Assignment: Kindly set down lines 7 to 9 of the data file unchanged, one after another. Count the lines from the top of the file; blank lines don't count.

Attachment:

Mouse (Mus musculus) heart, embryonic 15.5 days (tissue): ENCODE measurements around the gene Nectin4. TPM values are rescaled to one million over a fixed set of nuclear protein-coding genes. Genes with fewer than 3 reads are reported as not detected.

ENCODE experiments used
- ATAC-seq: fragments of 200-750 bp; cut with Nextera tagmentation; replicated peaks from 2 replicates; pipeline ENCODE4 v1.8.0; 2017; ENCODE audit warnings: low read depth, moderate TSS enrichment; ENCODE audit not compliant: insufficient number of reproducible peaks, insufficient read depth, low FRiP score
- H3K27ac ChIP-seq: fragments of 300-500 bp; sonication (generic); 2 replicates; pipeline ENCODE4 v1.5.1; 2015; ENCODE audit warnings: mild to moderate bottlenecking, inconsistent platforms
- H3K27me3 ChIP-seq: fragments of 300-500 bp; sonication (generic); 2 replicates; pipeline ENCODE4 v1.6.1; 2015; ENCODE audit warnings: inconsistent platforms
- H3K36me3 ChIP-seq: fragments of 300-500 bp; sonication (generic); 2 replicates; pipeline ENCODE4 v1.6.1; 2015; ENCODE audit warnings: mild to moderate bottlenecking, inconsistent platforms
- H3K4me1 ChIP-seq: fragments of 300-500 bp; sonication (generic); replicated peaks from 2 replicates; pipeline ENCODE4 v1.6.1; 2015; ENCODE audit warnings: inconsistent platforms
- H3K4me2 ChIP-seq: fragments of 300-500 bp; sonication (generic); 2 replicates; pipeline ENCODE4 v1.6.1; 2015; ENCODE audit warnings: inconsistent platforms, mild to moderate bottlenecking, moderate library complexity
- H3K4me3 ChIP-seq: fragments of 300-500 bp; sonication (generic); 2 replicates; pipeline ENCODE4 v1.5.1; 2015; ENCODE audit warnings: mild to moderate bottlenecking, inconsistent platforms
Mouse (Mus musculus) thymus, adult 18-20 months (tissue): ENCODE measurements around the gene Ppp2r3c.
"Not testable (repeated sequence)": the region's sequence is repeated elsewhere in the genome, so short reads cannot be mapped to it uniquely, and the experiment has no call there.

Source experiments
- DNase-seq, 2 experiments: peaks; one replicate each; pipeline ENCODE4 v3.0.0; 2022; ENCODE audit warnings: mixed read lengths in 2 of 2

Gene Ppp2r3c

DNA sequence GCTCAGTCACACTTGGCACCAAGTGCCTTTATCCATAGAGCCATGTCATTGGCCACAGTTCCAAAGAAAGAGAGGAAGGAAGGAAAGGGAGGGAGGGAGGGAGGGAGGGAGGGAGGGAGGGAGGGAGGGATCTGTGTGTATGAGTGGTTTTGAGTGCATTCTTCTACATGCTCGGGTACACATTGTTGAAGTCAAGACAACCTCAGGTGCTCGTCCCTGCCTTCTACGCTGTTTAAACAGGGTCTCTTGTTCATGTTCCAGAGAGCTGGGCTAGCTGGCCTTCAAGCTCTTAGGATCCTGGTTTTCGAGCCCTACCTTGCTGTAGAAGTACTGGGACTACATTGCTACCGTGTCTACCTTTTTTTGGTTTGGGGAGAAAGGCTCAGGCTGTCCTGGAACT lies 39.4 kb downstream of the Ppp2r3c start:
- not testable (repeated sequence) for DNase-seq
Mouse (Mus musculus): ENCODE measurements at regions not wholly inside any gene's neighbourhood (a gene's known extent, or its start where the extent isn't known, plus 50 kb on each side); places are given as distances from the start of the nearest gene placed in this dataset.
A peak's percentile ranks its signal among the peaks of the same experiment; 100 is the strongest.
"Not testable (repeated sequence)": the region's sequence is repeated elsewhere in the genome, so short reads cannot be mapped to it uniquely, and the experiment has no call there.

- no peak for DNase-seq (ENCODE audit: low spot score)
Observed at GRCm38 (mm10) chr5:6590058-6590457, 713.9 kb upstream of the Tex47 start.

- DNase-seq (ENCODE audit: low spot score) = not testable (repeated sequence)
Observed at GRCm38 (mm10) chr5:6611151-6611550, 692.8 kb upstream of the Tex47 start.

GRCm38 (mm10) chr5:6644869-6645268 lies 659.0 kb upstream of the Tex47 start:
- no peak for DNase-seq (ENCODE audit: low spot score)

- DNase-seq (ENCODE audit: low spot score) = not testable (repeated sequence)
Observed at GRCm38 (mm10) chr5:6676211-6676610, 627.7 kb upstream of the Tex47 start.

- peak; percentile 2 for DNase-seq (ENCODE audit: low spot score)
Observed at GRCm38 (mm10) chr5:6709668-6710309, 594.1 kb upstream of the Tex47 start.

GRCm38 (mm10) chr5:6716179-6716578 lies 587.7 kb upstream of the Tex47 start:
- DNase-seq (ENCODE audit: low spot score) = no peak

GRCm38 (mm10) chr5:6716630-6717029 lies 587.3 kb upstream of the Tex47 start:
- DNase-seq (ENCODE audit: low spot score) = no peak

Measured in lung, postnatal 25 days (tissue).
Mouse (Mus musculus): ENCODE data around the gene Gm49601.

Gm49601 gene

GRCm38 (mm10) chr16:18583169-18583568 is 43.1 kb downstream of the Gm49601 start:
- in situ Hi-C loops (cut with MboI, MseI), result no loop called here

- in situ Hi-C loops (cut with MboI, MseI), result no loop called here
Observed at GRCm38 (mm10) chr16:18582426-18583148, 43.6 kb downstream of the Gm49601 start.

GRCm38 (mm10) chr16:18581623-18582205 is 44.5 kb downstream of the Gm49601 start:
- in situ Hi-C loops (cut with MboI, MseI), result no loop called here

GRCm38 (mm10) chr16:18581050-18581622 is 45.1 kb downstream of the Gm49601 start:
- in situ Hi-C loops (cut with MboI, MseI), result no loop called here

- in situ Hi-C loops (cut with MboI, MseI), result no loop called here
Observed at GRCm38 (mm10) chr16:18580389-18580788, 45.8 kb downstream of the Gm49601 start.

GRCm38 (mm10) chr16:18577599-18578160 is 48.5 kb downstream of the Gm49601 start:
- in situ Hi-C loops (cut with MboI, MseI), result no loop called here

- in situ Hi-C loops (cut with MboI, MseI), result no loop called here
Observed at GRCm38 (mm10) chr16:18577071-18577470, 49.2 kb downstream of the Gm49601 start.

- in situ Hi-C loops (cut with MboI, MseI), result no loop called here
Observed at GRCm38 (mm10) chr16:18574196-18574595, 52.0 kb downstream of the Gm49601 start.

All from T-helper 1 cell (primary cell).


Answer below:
- H3K4me1 ChIP-seq: fragments of 300-500 bp; sonication (generic); replicated peaks from 2 replicates; pipeline ENCODE4 v1.6.1; 2015; ENCODE audit warnings: inconsistent platforms
- H3K4me2 ChIP-seq: fragments of 300-500 bp; sonication (generic); 2 replicates; pipeline ENCODE4 v1.6.1; 2015; ENCODE audit warnings: inconsistent platforms, mild to moderate bottlenecking, moderate library complexity
- H3K4me3 ChIP-seq: fragments of 300-500 bp; sonication (generic); 2 replicates; pipeline ENCODE4 v1.5.1; 2015; ENCODE audit warnings: mild to moderate bottlenecking, inconsistent platforms